The Limousin-influenced cattle in Round 3 of Visions Quest (VQ) – the North American Limousin Foundation's (NALF's) learn-by-doing cattle-feeding and carcass-merit–discovery project – reached the 137-day mark May 5. That was the day Craig Hays from Critical Insights of Diagonal, Iowa, ultrasound-scanned the cattle.
Average ultrasound measurements for the VQ 3 cattle were 0.38 inch of rump fat, 0.42 inch of rib fat, 15.0 square inches of ribeye area (REA) and 3.58 percent intramuscular fat (IMF).
In the 137 days preceding the ultrasound scanning, the 133 steers gained an average 3.88 pounds per day, for an average weight of 1,295 pounds. The 27 heifers posted 3.90 pounds of average daily gain (ADG) and weighed 1,278 pounds on average.
NALF staff members developed a capacity-scoring system during VQ Round 2, and they are using it again in VQ 3. NALF will use the scores to study body capacity's relationships to consumption, conversion and carcass merit. The scores range from 1 to 4, with 1 indicating shallow-bodied, narrow-based animals and 4 indicating deep-bodied, wide-based animals. The average capacity score was 2.20 for the steers and 2.35 for the heifers in VQ 3.
The 10-head pens at the Colorado State University (CSU) Ag Research, Development and Education Center (ARDEC) north of Fort Collins allow feed-intake measurements for evaluating differences in rate, efficiency and composition of growth.
“The weather has been great compared to last year, the cattle have been eating really well, and they have never gone off feed,” said Casey Thompson, herd manager at ARDEC. “These have been some the best-consuming cattle in the three years of Visions Quest.”
JBS Swift and Co. in Greeley, Colo., will harvest the VQ 3 cattle. NALF will collect all of the carcass data and incorporate them into its expected progeny differences (EPDs).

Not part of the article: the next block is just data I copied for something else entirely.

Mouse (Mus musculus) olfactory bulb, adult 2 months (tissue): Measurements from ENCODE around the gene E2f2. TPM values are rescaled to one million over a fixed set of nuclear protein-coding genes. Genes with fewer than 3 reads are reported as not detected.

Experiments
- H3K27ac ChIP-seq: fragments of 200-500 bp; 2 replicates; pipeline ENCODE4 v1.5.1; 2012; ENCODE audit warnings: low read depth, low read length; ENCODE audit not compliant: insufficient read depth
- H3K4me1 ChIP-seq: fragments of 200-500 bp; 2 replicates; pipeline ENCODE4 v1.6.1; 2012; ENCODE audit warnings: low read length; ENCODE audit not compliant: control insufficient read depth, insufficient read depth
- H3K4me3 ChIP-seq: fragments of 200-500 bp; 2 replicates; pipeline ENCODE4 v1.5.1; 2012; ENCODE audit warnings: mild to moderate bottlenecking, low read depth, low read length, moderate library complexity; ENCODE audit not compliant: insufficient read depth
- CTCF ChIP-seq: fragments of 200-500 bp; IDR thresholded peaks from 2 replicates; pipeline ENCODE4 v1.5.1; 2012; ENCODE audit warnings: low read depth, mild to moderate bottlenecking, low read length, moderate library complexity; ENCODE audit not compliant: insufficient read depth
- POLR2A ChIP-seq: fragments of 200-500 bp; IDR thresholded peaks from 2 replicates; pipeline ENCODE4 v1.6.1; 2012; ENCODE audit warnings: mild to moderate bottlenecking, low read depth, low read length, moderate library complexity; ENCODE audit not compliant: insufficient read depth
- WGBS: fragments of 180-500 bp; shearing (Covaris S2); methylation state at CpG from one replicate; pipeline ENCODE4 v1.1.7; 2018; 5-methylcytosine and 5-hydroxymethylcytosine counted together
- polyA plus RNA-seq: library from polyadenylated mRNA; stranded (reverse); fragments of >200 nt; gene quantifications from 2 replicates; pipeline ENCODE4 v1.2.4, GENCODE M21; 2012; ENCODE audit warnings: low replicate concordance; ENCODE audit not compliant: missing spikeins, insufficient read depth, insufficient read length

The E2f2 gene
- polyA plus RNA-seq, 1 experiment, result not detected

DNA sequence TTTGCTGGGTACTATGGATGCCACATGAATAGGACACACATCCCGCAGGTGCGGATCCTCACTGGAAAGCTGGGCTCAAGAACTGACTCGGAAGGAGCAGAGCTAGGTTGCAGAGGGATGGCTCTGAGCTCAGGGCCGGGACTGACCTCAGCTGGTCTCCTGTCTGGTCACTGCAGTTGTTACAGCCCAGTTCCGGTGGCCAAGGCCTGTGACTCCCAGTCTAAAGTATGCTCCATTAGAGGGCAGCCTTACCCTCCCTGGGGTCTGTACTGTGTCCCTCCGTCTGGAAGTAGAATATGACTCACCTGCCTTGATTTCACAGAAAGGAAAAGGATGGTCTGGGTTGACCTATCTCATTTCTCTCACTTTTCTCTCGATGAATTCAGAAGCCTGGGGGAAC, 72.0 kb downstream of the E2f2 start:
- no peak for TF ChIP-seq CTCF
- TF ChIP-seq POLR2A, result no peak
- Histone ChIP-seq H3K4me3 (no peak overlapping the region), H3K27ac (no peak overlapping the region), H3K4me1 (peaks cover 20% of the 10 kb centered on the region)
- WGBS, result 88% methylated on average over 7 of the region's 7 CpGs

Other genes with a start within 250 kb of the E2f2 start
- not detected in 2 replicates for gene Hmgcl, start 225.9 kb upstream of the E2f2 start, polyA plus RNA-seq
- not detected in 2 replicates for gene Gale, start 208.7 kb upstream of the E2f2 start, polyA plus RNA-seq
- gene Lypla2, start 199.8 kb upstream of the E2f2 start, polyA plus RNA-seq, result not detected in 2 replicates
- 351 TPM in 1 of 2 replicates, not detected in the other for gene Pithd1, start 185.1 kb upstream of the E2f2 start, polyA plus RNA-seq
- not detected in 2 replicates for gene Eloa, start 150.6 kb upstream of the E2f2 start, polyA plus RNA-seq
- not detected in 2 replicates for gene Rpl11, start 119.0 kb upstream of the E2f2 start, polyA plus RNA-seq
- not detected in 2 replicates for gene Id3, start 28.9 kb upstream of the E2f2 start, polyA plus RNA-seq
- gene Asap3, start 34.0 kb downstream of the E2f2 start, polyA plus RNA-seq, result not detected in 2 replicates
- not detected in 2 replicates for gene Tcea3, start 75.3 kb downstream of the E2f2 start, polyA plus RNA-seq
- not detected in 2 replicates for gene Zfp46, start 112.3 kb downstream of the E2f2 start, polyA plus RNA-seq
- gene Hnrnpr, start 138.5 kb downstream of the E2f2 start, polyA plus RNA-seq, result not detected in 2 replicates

VQ would not be possible without the support of the Limousin breeders and commercial cattle producers who enrolled cattle in Round 3.
• Running Creek Ranch, Elizabeth, Colo., 20 head
• Colorado State University, Fort Collins, Colo., 10 head
• Ochsner Limousin, Kersey, Colo., 5 head
• Magness Land and Cattle, Platteville, Colo., 9 head
• Linhart Limousin, Leon, Iowa, 10 head
• Mormon Trail Farm, Weldon, Iowa, 5 head
• Wulf Limousin Farms, Morris, Minn., 30 head
• Potterosa Limousin Farms, Redwood Falls, Minn., 5 head
• Bullis Creek Ranch, Wood Lake, Neb., 1 head
• Vaughn Farms, Cavalier, N.D., 10 head
• Rocking S Limousin, McLeod, N.D., 5 head
• Buckhorn Creek Ranch, Sulphur, Okla., 10 head
• Express Ranches, Yukon, Okla., 20 head
• H&T Bies Cattle Co., Fairburn, S.D., 10 head
• Spring Creeks Cattle Co., Wauzeka, Wis., 4 head
• Waddle Limousin Ranch, Pine Bluffs, Wyo., 6 head
NALF created VQ as follow-up to the Limousin Visions Symposium, which it conducted in December 2004. The feeding project's primary purpose is to provide an educational experience about retained ownership and to generate critical performance and carcass data for genetic evaluation and ongoing breed improvement.
For more information about VQ, contact Bo Sexson, NALF co-director of member and commercial relations, at email@example.com or (303) 220-1693.
The North American Limousin Foundation (www.nalf.org), headquartered
in Centennial, Colo., provides programs and services – including genetic evaluation of 5,000 active sires – to more than 4,000 members and their commercial customers. The Limousin breed and its Lim-Flex® hybrid
lead the beef industry in muscle-growth efficiency and ideally complement British